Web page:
La Poubelle Offers Vintage Clothing From a Refurbished Trailer in Brooklyn

La Poubelle Vintage, vintage clothing, vintage fashion, secondhand clothing, secondhand fashion, pop-up shops, eco-fashion, sustainable fashion, green fashion, ethical fashion, sustainable style, New York City, New York, Laura Lanz-Frolio, Brooklyn, Williamsburg, mobile fashion trucks

STANDING OUT

What first attracted you to vintage and secondhand fashion?

I loved the thrill of the hunt, and also finding things that no one else had. I was very into fashion growing up and I would troll the local thrift stores looking for interesting pieces. I started working at a proper vintage store while in college and that’s where I learned a lot and started to get into specific decades.

“There are so many vintage stores in New York, so having a concept like this that is unique I think will set me apart as a business.”

In your opinion, is selling out of a mobile shop a considerable advantage over a traditional brick-and-mortar store?

I think having the mobile shop is definitely an advantage. There are so many vintage stores in New York, so having a concept like this that is unique I think will set me apart as a business. Paying rent on a storefront in New York is also exorbitantly expensive, forcing store owners to drive up the prices of their vintage.

I hate walking into a vintage store and seeing dresses for $300. Having the mobile shop, which is relatively low cost, allows me to keep prices reasonable. I also like that I can go to where the customers are, they don’t have to find me. I get to bring my shop to different parts of the city instead of staying in just one spot.

La Poubelle Vintage, vintage clothing, vintage fashion, secondhand clothing, secondhand fashion, pop-up shops, eco-fashion, sustainable fashion, green fashion, ethical fashion, sustainable style, New York City, New York, Laura Lanz-Frolio, Brooklyn, Williamsburg, mobile fashion trucks

TOOLING AROUND

Where did you get your trailer? How do you transport it from place to place?

I bought the trailer from a guy I found on Craigslist in Maine. I tow it around with my car, a Ford Escape.

“I bought the trailer from a guy I found on Craigslist in Maine.”

Where and how can customers find you?

I’ll be mostly parking around Brooklyn to start. I also have three dates booked at the Hester Street Fair (August 3, 17, 31) so people can find me there. I’ll be posting my location daily on Twitter (@poubellevintage), Instagram (@lapoubellevintage), and Facebook (La Poubelle Vintage).

What’s the hardest part of selling out of a mobile shop?

The hardest part has been navigating parking and permits. Technically, no permit exists yet to sell merchandise out of a vehicle (such as a trailer) so mobile shops are really forging new ground in NYC. Of course, parking in the city is a pain so just finding a place to set up shop streetside will be a challenge!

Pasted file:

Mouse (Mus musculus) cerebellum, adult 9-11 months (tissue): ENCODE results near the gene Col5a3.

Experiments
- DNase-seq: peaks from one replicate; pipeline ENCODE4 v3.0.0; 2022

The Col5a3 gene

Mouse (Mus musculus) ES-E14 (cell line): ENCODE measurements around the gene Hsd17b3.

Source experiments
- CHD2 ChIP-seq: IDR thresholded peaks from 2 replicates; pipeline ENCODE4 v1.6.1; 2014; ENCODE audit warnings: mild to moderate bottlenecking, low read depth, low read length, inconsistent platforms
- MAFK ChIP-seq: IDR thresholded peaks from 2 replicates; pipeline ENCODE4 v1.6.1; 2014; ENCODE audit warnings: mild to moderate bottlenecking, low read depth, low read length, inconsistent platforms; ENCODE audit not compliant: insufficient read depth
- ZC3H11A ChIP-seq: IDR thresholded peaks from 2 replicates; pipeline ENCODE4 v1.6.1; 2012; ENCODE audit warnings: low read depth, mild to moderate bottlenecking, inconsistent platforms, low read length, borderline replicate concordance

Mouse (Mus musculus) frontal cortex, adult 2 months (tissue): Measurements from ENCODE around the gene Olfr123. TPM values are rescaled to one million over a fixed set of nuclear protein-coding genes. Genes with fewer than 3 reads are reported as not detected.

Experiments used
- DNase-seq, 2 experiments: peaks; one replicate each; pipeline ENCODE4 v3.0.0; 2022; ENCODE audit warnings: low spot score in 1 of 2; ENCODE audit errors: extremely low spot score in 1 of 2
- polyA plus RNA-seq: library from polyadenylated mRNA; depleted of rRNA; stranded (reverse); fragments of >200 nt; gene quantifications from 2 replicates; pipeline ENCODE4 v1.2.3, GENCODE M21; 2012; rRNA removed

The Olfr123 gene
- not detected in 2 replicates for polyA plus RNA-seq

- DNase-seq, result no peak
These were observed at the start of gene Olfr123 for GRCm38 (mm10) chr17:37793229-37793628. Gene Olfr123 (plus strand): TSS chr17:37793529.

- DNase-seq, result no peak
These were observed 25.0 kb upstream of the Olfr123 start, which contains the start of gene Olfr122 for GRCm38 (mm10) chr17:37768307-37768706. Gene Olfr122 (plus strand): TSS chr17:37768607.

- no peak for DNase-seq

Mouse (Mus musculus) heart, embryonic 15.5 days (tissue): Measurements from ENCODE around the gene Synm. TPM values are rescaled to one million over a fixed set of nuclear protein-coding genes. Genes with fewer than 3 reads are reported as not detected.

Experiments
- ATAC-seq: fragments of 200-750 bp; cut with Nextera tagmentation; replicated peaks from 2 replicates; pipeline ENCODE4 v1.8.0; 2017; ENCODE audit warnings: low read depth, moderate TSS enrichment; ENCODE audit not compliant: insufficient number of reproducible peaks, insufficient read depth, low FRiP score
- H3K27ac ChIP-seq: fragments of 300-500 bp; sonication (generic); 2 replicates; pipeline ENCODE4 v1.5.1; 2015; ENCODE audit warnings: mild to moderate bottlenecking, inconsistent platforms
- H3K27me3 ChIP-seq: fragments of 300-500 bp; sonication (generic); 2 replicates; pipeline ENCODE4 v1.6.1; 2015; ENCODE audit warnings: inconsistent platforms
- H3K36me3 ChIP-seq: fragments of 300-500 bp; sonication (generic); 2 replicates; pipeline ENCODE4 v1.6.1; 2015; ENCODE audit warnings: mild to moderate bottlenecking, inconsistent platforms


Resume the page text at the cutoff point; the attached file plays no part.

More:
La Poubelle Vintage, vintage clothing, vintage fashion, secondhand clothing, secondhand fashion, pop-up shops, eco-fashion, sustainable fashion, green fashion, ethical fashion, sustainable style, New York City, New York, Laura Lanz-Frolio, Brooklyn, Williamsburg, mobile fashion trucks

UNIQUELY YOU

From what you’ve seen on the streets, do you think vintage and secondhand fashion are gaining popularity?

Vintage is definitely gaining popularity. In NYC especially, where people are so into fashion, wearing vintage is the best way to stand out from the crowd and wear a really interesting and unique piece.

“In NYC especially, where people are so into fashion, wearing vintage is the best way to stand out from the crowd.”

Some people think vintage fashion is very expensive. What are your price points like?

Like I mentioned before, overpriced vintage is one of my pet peeves. Having minimal operating costs allows me to keep my prices lower than your average vintage shop.

That being said, a lot of work does go into selling vintage clothing, including sourcing, cleaning and mending items. These are all pieces with a lot of history which makes the price a bit higher. My prices go from $10 for small accessories (tie bars, cufflinks, scarves) up to $150 for more rare and older pieces. Most items are $30 to $65.

What are your best tips for finding and wearing vintage pieces?

I think the best way to wear vintage is to find really standout pieces to mix it in with your modern wardrobe. Sometimes head-to-toe vintage can look costumey so I like to pick one or two statement pieces-be that a dress with an awesome print, a chunky necklace, or a pair of high-waisted shorts-to pair with items that you already have and love.

+ La Poubelle Vintage

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